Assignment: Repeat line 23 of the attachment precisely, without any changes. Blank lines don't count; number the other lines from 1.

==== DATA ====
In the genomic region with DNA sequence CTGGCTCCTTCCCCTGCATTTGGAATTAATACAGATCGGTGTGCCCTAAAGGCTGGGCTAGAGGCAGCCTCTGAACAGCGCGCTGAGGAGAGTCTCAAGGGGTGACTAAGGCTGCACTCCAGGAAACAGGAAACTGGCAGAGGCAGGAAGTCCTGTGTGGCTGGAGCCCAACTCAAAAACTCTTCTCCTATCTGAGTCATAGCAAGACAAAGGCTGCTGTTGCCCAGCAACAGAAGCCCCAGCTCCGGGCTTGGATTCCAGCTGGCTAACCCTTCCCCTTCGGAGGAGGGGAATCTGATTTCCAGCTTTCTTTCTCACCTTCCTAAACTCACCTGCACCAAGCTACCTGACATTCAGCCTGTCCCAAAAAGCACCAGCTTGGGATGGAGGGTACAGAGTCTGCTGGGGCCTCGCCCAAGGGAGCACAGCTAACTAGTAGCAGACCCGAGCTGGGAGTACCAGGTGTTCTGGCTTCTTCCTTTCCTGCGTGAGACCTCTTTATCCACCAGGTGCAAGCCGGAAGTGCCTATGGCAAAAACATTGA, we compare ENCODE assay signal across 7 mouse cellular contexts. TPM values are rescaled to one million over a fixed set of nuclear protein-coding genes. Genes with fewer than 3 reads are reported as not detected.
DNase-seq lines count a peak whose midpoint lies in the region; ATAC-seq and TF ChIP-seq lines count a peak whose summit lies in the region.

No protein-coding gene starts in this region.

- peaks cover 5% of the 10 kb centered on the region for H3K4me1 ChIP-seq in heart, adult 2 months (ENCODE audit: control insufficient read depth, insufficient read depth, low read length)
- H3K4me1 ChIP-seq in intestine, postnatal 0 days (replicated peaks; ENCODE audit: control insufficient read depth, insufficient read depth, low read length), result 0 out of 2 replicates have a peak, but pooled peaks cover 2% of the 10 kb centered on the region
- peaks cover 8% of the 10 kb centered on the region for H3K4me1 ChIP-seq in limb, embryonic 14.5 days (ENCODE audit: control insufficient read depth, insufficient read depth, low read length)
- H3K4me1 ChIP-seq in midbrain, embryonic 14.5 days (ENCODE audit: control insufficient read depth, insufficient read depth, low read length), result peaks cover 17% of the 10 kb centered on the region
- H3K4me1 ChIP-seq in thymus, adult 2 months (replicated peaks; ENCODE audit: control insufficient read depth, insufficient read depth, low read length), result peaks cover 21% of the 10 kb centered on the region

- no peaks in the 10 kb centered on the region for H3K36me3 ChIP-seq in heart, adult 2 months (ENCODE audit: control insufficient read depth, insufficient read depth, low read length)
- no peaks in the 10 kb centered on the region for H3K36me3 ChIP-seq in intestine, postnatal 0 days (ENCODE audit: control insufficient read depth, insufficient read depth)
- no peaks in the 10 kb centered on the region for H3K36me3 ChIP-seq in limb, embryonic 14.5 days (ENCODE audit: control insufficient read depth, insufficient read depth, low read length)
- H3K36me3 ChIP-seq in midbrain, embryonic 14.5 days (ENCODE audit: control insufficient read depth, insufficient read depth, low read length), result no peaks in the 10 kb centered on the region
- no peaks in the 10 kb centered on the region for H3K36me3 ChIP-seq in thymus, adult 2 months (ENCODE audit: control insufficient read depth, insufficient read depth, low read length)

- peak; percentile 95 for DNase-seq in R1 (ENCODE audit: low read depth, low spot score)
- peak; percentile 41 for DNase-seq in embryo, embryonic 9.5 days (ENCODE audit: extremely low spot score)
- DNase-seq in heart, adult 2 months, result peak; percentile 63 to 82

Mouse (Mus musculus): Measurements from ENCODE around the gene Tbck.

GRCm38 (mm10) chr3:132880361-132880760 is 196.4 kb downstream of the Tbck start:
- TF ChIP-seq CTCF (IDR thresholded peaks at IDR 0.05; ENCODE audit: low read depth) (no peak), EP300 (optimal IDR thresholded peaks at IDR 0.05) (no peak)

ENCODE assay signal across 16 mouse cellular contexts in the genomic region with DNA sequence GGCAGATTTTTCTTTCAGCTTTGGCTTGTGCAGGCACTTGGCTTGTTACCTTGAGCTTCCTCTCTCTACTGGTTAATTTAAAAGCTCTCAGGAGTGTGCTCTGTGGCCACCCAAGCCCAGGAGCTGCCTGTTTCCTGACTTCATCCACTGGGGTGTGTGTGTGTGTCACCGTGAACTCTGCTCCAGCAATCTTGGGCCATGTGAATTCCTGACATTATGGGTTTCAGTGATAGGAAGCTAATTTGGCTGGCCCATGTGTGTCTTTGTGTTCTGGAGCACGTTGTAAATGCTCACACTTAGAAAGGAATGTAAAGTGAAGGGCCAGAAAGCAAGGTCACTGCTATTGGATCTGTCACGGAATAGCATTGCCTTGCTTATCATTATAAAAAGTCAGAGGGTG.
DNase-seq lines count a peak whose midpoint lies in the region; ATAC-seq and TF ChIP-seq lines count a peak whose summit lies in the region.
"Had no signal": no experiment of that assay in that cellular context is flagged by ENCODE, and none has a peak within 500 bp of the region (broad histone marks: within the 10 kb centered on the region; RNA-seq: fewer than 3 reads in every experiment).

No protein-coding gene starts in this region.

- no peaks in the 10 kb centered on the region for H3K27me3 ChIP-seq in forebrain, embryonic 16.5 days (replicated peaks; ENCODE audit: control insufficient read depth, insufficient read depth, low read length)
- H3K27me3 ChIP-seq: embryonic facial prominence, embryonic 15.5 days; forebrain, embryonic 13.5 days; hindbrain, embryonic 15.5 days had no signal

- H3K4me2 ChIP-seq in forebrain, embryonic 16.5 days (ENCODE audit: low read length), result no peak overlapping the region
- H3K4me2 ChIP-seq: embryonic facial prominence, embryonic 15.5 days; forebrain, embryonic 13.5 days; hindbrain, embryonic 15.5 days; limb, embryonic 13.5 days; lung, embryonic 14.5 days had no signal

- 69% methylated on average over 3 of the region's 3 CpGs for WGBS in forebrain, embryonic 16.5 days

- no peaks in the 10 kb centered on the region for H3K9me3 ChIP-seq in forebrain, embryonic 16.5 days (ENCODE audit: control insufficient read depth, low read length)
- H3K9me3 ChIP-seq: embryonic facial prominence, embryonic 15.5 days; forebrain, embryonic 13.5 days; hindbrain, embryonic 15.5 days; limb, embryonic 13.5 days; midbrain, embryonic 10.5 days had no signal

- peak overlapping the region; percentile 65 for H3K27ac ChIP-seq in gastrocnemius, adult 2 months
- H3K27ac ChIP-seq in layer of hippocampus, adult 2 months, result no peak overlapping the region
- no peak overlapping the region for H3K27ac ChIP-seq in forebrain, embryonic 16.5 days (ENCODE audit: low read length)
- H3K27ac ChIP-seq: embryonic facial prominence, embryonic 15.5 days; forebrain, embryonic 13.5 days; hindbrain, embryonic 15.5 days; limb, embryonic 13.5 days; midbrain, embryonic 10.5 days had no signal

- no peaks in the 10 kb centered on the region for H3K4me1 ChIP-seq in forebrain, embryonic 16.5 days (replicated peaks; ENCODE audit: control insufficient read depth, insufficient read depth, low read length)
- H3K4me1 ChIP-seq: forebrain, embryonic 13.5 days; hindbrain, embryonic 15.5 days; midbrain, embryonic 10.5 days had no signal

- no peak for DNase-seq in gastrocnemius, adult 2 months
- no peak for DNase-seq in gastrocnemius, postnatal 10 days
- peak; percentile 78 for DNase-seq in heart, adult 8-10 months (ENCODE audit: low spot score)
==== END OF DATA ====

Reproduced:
No protein-coding gene starts in this region.